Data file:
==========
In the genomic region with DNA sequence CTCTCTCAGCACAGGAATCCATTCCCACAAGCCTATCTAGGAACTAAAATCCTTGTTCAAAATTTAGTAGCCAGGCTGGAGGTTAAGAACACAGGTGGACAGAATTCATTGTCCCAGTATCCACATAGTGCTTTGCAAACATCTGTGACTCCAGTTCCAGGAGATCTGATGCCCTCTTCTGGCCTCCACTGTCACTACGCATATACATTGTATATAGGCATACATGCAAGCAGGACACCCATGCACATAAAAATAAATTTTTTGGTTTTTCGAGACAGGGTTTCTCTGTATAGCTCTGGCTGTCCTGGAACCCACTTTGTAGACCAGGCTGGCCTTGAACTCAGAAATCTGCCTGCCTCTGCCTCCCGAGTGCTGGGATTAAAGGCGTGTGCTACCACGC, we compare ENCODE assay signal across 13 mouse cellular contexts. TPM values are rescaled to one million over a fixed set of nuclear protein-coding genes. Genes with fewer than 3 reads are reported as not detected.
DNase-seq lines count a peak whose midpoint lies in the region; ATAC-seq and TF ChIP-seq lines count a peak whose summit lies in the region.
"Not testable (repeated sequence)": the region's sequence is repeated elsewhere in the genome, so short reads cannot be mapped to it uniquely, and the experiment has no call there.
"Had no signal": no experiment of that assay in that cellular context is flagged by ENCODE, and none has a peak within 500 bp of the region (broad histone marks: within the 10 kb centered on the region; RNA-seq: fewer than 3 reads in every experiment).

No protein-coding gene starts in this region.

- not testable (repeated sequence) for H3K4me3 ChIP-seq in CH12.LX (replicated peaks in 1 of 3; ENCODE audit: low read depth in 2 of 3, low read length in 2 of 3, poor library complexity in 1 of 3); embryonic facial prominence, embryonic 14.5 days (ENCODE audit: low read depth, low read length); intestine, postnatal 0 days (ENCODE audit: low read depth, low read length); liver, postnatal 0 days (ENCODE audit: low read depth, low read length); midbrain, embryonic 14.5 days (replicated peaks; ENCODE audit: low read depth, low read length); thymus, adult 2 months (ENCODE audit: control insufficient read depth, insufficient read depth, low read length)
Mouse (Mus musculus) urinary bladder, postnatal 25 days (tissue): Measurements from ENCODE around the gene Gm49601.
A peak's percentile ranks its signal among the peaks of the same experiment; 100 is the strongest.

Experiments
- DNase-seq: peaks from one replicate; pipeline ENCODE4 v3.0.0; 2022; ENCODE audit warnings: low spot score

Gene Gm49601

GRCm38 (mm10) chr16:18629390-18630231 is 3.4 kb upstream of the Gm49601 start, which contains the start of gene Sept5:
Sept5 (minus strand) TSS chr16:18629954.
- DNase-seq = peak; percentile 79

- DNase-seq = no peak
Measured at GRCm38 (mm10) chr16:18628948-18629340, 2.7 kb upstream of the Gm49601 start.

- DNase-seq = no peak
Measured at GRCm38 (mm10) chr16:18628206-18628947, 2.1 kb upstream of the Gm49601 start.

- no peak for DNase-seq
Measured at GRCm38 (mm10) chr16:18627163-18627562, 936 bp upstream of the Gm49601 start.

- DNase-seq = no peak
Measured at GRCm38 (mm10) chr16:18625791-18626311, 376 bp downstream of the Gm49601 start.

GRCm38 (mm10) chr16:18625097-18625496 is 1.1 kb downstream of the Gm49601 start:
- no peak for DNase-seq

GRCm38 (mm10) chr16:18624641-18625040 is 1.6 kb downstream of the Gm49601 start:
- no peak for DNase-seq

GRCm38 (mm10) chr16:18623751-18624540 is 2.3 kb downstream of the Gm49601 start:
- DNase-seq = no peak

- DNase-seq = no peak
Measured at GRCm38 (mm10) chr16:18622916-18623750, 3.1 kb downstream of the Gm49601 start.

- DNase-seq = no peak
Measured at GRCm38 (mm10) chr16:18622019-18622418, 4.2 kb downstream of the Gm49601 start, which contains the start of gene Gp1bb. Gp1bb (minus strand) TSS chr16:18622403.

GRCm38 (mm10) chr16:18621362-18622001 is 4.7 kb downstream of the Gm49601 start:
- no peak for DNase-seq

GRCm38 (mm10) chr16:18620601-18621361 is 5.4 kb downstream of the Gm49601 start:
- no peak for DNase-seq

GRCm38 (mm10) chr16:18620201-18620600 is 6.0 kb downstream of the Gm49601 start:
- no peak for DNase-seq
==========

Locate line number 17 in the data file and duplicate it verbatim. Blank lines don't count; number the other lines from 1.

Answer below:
- DNase-seq = no peak